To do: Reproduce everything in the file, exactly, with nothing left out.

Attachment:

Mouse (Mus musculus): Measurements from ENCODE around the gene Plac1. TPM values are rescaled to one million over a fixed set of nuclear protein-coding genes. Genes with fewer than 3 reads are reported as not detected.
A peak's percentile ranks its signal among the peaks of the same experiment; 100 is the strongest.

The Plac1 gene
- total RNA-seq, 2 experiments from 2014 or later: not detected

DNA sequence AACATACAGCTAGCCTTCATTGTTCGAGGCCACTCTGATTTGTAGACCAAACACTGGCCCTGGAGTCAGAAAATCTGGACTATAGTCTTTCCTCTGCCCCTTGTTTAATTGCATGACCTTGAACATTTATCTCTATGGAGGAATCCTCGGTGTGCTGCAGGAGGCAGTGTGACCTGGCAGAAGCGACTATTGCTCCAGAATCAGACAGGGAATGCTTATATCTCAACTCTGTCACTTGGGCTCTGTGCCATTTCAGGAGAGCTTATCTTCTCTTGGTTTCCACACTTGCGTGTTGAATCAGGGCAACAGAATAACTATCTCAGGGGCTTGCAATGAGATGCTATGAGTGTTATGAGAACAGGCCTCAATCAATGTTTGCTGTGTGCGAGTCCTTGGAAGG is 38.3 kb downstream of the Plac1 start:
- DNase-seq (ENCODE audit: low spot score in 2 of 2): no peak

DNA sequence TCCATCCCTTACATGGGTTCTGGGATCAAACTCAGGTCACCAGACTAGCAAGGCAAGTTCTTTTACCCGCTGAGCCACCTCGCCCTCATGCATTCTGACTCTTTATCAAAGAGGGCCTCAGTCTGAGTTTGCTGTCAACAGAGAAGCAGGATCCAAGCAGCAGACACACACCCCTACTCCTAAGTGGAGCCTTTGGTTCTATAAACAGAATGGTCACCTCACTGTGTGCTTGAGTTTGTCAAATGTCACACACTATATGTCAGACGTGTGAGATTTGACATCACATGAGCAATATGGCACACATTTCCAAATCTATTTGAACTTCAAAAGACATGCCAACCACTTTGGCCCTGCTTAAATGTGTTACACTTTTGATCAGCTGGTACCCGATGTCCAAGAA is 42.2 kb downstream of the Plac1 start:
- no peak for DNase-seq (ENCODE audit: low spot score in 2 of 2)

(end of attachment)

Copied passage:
Mouse (Mus musculus): Measurements from ENCODE around the gene Plac1. TPM values are rescaled to one million over a fixed set of nuclear protein-coding genes. Genes with fewer than 3 reads are reported as not detected.
A peak's percentile ranks its signal among the peaks of the same experiment; 100 is the strongest.

The Plac1 gene
- total RNA-seq, 2 experiments from 2014 or later: not detected

DNA sequence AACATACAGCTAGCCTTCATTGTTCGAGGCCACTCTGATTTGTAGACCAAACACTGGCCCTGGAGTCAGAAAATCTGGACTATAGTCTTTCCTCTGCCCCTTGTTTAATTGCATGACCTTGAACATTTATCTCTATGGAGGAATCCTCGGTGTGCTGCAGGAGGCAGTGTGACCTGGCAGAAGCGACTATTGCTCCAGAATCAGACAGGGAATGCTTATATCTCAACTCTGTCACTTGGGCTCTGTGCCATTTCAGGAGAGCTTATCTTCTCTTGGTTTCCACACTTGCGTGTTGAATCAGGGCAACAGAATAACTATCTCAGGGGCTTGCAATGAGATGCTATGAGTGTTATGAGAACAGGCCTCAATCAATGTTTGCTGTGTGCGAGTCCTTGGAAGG is 38.3 kb downstream of the Plac1 start:
- DNase-seq (ENCODE audit: low spot score in 2 of 2): no peak

DNA sequence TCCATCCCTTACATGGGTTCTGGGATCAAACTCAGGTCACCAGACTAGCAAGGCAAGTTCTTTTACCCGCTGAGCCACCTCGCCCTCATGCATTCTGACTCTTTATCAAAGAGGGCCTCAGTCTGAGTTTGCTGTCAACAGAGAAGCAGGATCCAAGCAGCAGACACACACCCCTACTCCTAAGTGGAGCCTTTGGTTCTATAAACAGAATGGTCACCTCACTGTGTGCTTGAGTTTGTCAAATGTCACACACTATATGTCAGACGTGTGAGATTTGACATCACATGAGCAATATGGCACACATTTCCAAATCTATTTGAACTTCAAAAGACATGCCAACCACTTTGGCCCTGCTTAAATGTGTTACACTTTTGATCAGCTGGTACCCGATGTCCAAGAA is 42.2 kb downstream of the Plac1 start:
- no peak for DNase-seq (ENCODE audit: low spot score in 2 of 2)